Historian’s 10-year quest for WWI New York soldier’s grave ends in success

Terry Kratwurst

We previously chronicled in DISPATCH the story of Terry Krautwurst, who devoted 10 years of his life documenting the men and women of Genesee County, New York who served in World War I. But there has been a nagging loose end to the amazing historical project, one that Kratwurst had almost given up on solving. Click here to read the remarkable story about how a last-resort request uncovered the missing piece of the the puzzle that enabled Kratwurst to put the “Mission: Accomplished” label on his World War I historical project in 2019.


Minnesota family donates WWI-era artifacts to county museum

Kenneth S. McKay.

Those who serve in war have a tendency to not talk much about that experience. If they do, it is typically much later in life. That was the case with Kenneth S. McKay, who served his country in World War I as a member of Company L, the Redwood Falls, Minnesota National Guard Unit.  Click here to read the entire story of how a bequest from one part of the McKay family to another brought a collection of items from Kenneth’s time in the service to rest in the local museum, where their century-old story can now finally be told.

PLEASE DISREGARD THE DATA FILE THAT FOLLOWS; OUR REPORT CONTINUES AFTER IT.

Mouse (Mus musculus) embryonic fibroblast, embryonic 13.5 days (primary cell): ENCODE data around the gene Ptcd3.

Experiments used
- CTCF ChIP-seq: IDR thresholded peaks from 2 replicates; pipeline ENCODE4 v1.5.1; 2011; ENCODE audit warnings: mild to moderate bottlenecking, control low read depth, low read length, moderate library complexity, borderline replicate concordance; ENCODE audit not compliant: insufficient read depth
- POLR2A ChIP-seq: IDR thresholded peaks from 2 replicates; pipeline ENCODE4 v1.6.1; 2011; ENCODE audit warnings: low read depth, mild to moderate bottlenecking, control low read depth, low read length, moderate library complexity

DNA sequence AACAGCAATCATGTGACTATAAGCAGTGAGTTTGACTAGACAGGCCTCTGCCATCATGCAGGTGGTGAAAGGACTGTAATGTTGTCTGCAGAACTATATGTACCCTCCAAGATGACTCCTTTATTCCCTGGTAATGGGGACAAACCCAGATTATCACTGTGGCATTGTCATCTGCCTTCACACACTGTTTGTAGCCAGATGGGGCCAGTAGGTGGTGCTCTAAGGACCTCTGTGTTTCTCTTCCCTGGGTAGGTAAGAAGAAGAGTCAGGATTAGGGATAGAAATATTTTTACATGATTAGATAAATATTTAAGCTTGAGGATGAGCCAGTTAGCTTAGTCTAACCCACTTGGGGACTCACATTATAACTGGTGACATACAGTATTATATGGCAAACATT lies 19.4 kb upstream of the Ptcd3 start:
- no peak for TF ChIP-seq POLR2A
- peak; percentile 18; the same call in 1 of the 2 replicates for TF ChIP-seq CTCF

From the World War I Centennial News Podcast

Spotlight on the Media:
An Interview with WWrite Blog Curator Dr. Jennifer Orth-Veillon

Dr. Jennifer Orth-Veillon

In June 28th’s edition of the World War I Centennial News Podcast, Episode 129, host Theo Mayer interviewed Dr. Jennifer Orth-Veillon. Dr. Orth-Veillon is a writer, researcher, and war literature expert who has curated the Commission’s WWrite blog for the past several years. The blog is self-described as exploring WWI’s influence on contemporary writing and scholarship and has earned a loyal following of over 30,000 avid readers. Click here to find out how WWrite came to be, and to learn more about how World War I changed writing and literature forever.